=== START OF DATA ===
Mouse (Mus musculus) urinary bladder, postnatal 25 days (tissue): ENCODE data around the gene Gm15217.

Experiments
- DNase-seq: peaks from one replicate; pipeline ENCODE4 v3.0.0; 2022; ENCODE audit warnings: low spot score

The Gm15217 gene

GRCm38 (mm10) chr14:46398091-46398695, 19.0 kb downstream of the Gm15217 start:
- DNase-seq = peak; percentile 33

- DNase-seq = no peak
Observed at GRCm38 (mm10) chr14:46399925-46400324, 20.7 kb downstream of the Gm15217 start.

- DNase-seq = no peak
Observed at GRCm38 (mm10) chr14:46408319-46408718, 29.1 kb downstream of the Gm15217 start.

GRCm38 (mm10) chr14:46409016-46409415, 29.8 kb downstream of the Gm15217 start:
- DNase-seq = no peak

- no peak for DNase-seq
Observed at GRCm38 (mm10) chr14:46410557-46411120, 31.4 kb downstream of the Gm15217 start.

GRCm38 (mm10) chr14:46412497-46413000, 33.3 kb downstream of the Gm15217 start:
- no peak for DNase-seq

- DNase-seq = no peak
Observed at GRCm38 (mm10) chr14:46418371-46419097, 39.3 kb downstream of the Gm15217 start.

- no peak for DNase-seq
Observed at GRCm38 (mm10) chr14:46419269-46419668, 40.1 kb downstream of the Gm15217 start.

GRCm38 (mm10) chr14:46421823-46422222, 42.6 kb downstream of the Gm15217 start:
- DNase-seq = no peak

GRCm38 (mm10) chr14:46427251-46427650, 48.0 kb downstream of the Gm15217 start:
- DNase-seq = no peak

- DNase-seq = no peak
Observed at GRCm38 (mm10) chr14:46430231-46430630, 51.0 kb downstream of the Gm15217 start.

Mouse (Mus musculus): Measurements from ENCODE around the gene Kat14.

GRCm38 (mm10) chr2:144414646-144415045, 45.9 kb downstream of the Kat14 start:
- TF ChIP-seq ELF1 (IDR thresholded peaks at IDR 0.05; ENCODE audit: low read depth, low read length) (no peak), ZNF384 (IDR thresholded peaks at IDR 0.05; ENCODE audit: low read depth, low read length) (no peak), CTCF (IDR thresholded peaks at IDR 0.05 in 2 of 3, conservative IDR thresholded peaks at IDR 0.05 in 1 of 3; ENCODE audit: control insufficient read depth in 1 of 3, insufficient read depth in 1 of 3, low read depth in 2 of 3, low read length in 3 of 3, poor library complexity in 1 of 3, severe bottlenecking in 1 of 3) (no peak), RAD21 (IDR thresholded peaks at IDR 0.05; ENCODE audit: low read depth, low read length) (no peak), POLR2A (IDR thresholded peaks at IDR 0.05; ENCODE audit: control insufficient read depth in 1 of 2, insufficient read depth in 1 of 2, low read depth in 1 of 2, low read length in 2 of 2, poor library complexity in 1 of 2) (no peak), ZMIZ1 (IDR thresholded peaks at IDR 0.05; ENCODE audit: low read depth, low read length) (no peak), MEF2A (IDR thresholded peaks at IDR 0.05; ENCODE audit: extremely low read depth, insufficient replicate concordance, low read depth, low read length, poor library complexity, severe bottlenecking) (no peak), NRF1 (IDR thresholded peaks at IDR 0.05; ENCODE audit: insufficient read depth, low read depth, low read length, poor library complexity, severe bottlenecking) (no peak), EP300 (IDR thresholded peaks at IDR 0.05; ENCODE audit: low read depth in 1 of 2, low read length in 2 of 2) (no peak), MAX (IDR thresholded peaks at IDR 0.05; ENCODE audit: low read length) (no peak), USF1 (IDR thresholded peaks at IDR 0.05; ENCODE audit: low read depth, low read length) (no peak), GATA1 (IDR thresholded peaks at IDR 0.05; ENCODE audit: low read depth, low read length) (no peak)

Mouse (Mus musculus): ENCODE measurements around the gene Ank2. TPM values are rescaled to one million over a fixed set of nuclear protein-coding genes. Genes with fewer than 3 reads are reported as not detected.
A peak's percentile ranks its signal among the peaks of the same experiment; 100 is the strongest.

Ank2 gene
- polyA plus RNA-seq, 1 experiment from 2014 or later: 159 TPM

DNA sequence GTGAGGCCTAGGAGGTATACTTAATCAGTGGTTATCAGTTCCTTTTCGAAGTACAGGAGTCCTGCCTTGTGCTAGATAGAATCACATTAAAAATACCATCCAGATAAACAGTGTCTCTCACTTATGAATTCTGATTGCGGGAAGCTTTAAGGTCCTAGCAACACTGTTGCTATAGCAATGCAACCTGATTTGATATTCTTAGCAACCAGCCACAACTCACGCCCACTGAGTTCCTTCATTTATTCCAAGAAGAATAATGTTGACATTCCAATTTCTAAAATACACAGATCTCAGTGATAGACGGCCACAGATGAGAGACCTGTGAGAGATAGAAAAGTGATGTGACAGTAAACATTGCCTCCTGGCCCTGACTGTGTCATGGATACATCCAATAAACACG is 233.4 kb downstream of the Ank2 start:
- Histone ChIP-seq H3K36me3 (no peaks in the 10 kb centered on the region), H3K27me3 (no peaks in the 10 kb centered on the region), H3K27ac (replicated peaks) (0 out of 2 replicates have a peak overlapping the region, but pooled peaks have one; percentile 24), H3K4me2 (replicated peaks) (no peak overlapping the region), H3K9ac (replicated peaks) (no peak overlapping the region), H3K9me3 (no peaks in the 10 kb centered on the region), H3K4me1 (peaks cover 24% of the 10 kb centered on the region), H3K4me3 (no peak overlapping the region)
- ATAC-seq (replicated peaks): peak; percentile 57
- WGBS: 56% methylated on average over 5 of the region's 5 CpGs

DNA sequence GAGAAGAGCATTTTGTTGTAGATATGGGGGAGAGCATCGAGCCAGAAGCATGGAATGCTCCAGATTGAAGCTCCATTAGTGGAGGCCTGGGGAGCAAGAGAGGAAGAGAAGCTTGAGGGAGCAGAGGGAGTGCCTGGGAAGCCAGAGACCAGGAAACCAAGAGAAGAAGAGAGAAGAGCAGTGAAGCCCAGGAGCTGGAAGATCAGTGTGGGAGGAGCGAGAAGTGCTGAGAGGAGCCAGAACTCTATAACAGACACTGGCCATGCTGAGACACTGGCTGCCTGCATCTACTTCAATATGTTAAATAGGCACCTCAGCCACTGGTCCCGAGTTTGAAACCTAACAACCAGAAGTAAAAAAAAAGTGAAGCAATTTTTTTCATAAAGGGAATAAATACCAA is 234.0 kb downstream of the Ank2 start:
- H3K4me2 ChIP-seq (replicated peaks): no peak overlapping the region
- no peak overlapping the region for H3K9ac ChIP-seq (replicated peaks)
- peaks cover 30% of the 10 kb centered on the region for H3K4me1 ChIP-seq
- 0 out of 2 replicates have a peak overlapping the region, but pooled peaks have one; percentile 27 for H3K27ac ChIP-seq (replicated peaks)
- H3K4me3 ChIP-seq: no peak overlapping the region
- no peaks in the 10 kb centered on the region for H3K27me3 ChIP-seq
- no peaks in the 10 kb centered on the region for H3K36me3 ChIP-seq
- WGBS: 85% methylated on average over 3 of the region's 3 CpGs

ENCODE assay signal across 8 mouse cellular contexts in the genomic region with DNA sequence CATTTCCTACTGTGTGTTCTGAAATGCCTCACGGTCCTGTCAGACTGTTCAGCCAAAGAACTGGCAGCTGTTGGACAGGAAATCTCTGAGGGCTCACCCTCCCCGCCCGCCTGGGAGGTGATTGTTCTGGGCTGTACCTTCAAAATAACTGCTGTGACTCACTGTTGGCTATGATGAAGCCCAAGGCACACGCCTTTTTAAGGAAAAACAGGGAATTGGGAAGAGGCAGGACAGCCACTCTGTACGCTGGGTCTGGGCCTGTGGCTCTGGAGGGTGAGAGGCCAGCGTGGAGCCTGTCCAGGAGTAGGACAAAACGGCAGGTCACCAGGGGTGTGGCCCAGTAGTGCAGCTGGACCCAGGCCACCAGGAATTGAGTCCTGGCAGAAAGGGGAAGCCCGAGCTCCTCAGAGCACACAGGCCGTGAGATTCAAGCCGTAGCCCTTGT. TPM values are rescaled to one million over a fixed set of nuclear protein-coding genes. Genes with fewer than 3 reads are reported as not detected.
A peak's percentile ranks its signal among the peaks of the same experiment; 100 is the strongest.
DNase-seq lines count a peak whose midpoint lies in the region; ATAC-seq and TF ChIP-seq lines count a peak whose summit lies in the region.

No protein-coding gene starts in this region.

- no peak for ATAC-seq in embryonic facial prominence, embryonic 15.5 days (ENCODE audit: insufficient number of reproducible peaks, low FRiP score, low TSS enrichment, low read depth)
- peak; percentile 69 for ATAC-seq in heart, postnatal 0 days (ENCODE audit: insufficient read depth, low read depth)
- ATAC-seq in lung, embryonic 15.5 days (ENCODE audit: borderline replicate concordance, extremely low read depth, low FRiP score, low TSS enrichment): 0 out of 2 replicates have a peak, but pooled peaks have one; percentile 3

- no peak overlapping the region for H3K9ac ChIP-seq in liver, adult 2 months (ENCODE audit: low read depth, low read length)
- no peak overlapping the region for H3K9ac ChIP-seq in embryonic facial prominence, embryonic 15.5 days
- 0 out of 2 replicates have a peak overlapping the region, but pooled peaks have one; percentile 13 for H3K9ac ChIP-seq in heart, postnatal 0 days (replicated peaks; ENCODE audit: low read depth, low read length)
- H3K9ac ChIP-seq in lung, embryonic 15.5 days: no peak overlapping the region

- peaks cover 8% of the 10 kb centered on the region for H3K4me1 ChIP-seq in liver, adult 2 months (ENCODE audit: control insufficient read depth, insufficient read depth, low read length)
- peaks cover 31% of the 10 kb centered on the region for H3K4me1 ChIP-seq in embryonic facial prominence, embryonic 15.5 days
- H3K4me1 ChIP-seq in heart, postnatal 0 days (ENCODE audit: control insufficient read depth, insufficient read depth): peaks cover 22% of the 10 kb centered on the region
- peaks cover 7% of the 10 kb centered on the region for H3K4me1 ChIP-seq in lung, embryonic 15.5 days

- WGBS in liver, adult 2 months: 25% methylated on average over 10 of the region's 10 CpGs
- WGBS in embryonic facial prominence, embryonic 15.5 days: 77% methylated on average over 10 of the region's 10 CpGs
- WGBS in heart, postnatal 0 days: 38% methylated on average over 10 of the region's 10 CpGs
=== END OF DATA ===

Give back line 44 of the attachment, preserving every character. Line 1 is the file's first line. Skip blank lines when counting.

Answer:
- no peaks in the 10 kb centered on the region for H3K27me3 ChIP-seq